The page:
Opposing Libyan militias are starting to engage in reconciliation talks with each other, bypassing the country’s politicians, who they fear will be unable to deliver a peace deal at this week’s U.N. sponsored talks aimed at securing a political settlement to end a year-long violent power struggle between Libya’s dueling parliaments.
There are serious obstacles ahead for clinching a deal, admit all sides, as the talks resumed Monday in the Moroccan capital of Rabat.
Negotiators from both the Tripoli-run parliament, called the General National Congress, and its internationally recognized rival in Tobruk, the House of Representatives (HoR) , say there is an agreement about forming a national unity government but little else, including what to do about the competing legislatures, who both have formed governments.
HoR legislators have told peace facilitators that an agreement is possible but warn there are hardliners on both sides opposed to a compromise. On Saturday GNC officials struggled to contain the storming of a local radio station in the western town of Zawia by an armed militia opposed to the U.N.-mediated peace process. Zawia, like other pro-GNC towns is split between those who want a political settlement and hardliners who see the process as a betrayal and fear too much will be given away to their foes in Tobruk.
But at least two powerful opposing militias, those from Misrata and Zintan, are conducting behind-the-scenes talks with each other, motivated by a fear that the peace talks might collapse.
Sitting in the joint operations of Misrata’s militias three hour’s drive west of the Libyan capital, Abdul Mustafa Fortia, a brigade commander, said the militias - the town can muster 50,000 fighters - are supportive of the peace process. But he fears hardliners in Tripoli and Tobruk could derail the talks.
“There is a disconnect between us and the politicians,” he said. “The politicians are the ones who caused the problems in the first place. There are grassroots efforts underway to establish our own peace deals and the militias here and in Zintan are in talks,” he said.
In Tripoli, though, GNC members say they are cautiously optimistic about the talks, but say the militias are a problem.
“We have high hopes for a deal,” Ibrahim Sahad of the National Front party and a leading GNC member told VOA during the weekend at Tripoli’s Haroon Hotel, one of the few major hotels operating in the capital since Islamic extremists attacked Tripoli’s landmark Corinthia hotel in January.
But he and Mohammed Maazab, a member of the GNC’s four-man negotiating team, concede there are several sticking points and warned on Saturday night that if the U.N. envoy overseeing the talks, Bernardino Leon, insists on a take-it-or-leave it deal there were will be no settlement.
Last week, Leon warned Libyan leaders the country had reached “a moment of truth,” saying it is on the verge of becoming a failed state. He urged rival leaders to unify quickly to confront the growing threat of an affiliate of Islamic State. The group's fighters, many of them from neighboring foreign countries, have seized the coastal hometown of Colonel Moammar Gadhafi, the country’s strongman who was deposed four years ago. Last week, fighters from the Islamic State ambushed a people-smugglers’ convoy and seized 86 Eritrean Christians near the town of Oum Walid.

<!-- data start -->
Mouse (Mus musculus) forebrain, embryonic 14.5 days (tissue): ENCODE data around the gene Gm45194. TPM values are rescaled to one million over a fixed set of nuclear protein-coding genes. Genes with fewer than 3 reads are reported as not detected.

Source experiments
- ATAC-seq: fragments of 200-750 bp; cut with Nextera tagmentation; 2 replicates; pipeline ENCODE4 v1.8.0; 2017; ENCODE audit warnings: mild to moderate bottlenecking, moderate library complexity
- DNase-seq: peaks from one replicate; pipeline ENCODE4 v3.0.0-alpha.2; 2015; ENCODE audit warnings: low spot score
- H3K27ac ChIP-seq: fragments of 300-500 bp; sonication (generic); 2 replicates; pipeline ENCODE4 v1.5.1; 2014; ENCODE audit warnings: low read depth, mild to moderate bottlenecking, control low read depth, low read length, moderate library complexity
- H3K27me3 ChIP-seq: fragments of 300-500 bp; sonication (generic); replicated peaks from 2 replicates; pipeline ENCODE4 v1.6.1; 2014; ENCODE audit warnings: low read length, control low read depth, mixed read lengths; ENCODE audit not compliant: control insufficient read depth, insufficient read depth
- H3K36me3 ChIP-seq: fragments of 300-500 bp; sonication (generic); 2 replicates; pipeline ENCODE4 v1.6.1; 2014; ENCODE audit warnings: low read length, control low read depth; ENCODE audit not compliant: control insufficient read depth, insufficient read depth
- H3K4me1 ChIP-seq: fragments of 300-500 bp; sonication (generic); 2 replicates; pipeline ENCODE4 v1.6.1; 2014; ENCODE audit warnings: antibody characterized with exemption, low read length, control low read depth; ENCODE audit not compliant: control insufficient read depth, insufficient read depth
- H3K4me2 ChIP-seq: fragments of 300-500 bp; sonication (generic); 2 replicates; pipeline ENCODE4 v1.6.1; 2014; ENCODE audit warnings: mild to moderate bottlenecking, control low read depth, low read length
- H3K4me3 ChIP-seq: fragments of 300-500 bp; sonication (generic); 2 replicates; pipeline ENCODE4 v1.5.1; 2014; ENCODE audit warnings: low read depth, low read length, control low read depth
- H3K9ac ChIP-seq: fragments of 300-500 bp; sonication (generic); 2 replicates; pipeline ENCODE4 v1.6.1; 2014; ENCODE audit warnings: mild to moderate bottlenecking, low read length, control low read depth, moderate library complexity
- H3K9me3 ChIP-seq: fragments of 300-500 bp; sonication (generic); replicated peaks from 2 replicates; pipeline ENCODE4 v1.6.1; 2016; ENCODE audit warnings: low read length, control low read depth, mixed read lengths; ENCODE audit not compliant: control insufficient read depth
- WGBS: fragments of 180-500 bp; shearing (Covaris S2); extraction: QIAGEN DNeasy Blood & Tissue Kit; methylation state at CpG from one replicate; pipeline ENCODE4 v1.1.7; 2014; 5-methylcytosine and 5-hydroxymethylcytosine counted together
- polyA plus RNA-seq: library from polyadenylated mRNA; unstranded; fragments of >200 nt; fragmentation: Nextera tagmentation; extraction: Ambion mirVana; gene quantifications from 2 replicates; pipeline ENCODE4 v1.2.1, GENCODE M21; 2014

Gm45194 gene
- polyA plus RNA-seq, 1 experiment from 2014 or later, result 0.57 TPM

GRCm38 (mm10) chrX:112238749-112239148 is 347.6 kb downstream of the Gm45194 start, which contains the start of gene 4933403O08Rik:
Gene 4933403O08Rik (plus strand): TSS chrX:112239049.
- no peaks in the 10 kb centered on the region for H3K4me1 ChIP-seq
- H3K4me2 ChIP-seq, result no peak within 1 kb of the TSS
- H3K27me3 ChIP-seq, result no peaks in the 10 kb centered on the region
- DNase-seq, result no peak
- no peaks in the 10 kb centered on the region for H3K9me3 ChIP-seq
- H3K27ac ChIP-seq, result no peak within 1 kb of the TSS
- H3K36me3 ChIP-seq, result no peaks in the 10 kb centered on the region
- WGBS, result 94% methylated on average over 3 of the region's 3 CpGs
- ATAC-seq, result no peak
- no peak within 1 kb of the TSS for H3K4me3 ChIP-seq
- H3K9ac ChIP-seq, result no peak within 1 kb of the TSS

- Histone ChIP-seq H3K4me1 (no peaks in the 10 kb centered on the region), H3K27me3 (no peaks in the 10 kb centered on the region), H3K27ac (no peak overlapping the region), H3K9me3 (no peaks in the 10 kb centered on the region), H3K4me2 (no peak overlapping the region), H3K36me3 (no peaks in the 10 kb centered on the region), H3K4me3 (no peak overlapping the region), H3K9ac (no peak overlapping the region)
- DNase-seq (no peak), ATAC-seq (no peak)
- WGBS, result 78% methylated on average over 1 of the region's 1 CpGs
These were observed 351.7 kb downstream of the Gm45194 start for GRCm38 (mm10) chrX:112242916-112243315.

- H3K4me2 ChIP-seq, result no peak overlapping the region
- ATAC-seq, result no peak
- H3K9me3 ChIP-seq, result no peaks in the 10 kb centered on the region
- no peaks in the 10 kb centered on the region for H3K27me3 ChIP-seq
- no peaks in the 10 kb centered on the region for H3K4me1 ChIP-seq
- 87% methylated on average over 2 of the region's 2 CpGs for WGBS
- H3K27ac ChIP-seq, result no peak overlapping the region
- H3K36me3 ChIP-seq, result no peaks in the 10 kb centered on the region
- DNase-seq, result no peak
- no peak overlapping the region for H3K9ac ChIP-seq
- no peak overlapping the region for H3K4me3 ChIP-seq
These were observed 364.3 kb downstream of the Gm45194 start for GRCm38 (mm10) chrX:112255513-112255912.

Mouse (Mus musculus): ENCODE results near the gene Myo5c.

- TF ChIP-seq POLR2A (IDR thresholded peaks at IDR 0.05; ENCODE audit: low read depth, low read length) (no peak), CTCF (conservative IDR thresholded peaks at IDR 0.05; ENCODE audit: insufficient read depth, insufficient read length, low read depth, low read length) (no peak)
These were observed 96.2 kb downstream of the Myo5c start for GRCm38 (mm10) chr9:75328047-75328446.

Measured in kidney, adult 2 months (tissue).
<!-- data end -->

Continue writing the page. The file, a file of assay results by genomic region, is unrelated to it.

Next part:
There are now fears Islamic extremists may slaughter the Eritreans. In April IS posted a video showing the execution of 28 Ethiopians, although more are thought to have been murdered. And in February IS fighters beheaded 21 Egyptian Christians on the shore near Sirte.
The rise of the Islamic State is driving both the talks between the Misrata and Zintan militias as well as providing a belated impetus to the peace talks generally.
The GNC forces, known as Libya Dawn, and those of the HoR, known as Operation Dignity, clashed less frequently before this round of peace talks. Clashes around the airbase at al-Watiya air base, south-west of Tripoli, have died down.
The GNC is the old parliament that forced its elected replacement to flee last year to Tobruk after a high court ruled the election procedure was flawed. At least one judge involved in that court ruling has told VOA he and his colleagues were pressured into making their decision by the mainly Islamist Libya Dawn militias.
Both parliaments have struggled to meet their quorum requirements and neither allow their sessions to be broadcast, which would reveal how many members are actually active. GNC members claim their body has anything from 97 to 136 participating lawmakers, but the English-language Libya Herald newspaper has claimed there are no more than 19 out of what was once a 200-strong body still involved.
The GNC controls more Libyan territory. Around Tripoli and parts of the west and south it commands de facto legitimacy, but support for the HoR parliament is strong in the east of the country. Implementing an agreement is likely to prove highly challenging, regional, tribal, town and ideological differences are very complex and allegiances and grievances shift quickly.
In the political talks, one of the biggest sticking points rests with which parliament, if either, should be recognized as the elective authority in a political settlement. According to GNC negotiator Mohammed Maazab there are three possibilities: both the GNC and HoR could act as different chambers of one parliament, or they could select members from each to form a single-chamber legislature, or both could disband and allow a Council to be set up as a legislative authority before elections. How that Council would be formed remains unclear.